If you’re gonna do it,

DO IT RIGHT!

That is my mantra.  I like to see the end results just as much as anyone else, but a hurried project will look hurried.  That being said, this is Post 2.5 of  a 3 post series of the Roadside Redo cabinet project  Click here to read Part 1 in this series, or here to read Part 2.

When this cabinet was originally built, the top wide drawer was made to slide on wooden rails inside the cabinet walls.  This is a very simple solution for a drawer slide but by far not the best solution for such a wide, heavy drawer such as this cabinet features.  On its original slides the drawer would not have extended from the cabinet very easily; it would have torqued from one side to the other when pulled out or pushed in.  Also, once extended more than halfway, the drawer would have begun to fall out of its opening, potentially falling onto the floor (or someones feet) if pulled out all the way.  Below is a SketchUp model of what the left cabinet slide looked like originally, highlighted in red.

With all the time I have invested in refinishing this cabinet I wanted a smooth sliding drawer that would operate easily even when weighted down by objects stored inside.  For this purpose I purchased drawer slides from my local hardware store.  Simple drawer slides come in various lengths; my local hardware store had them in even numbered lengths from 14″ to 24″.  My cabinet is just over 17″ deep, so I chose a set of 16″ drawer slides.  They came with 2 drawer rails, 2 cabinet rails, all required screws, and detailed instructions (in multiple languages).

Because I had already assembled the cabinet face frame, I would have to make a slight adjustment for the new drawer slides.  The instructions call for the drawer opening to be between 1″ and 1 + 1/16″ wider than the drawer width.  The width of my drawer was already 38 + 3/4″, and making it narrower would be far too much work.  Instead I chose to make notches out of the face frame to allow for the metal drawer slides to operate.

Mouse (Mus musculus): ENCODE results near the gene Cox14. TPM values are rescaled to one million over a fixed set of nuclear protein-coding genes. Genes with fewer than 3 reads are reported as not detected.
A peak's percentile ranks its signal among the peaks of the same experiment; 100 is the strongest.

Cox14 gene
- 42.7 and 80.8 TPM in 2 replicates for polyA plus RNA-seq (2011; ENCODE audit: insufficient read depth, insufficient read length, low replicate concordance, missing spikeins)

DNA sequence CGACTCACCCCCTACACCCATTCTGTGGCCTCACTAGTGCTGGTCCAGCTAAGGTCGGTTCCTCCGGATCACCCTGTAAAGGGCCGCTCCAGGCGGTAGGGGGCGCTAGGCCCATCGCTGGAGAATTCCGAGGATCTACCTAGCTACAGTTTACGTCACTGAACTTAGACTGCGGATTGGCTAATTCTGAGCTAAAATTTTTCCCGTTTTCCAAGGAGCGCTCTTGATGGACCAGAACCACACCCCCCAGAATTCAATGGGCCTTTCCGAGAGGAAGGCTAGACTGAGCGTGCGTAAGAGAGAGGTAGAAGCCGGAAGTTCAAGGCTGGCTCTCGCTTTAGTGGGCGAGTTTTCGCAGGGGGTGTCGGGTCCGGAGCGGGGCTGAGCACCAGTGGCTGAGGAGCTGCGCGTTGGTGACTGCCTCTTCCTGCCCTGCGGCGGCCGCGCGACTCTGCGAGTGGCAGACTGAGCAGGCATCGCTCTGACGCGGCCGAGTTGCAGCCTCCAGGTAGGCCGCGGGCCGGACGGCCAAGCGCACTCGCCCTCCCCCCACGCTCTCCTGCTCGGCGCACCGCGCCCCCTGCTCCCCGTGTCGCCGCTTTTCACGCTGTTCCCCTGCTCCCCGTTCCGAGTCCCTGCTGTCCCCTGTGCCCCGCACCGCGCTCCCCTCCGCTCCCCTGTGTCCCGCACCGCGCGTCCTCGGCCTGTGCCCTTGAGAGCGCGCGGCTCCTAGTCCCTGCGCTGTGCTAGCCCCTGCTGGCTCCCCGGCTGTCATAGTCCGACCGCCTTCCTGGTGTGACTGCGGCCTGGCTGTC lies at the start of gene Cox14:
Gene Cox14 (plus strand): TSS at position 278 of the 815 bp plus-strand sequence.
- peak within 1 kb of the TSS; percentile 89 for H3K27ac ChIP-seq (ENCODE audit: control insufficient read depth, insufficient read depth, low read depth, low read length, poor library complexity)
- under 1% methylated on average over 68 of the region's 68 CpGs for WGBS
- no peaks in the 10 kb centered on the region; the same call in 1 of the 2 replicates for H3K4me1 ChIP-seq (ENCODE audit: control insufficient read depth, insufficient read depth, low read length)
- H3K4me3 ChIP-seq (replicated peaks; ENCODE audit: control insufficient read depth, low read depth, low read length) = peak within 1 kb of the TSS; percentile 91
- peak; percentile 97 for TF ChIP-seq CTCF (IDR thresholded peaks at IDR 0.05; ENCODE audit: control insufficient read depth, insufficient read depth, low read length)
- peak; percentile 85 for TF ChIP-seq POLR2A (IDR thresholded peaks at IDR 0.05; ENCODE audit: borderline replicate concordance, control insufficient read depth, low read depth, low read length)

The opening in the cabinet face for the drawer was 39 + 1/16″, and I needed to make it 39 + 3/4″.  This meant cutting a 3/8″ notch out of each side of the face frame.  Once the drawer is in place, these notches would be practically unnoticeable as they would be hidden by the perimeter of the drawer face.  Below is the left of the cabinet opening showing in red where I needed to cut out the notch.

I cut these notches very carefully with a handheld jigsaw, trying to keep them as square as possible; the notches will be noticeable when the drawer is opened and I want them to look very clean.  I made the notches just taller than the height of the metal slides.  You can see how these notches allow for the metal slides in the photo below.


And in the next photo, the drawer is in!  It slides quite well, but is a bit difficult to lift in and out; I don’t plan on removing the drawer very often so it will work fine for me.

Ignore how bright the wood looks in these photos, I was working in a poorly lit garage and the flash seems to think the wood is much lighter and uglier in color than it really is.  But you will see that in the Final Reveal in the last post of this series, where I will explain what finish I chose and how to apply it, secure the glass in the doors, and put on all the hardware.

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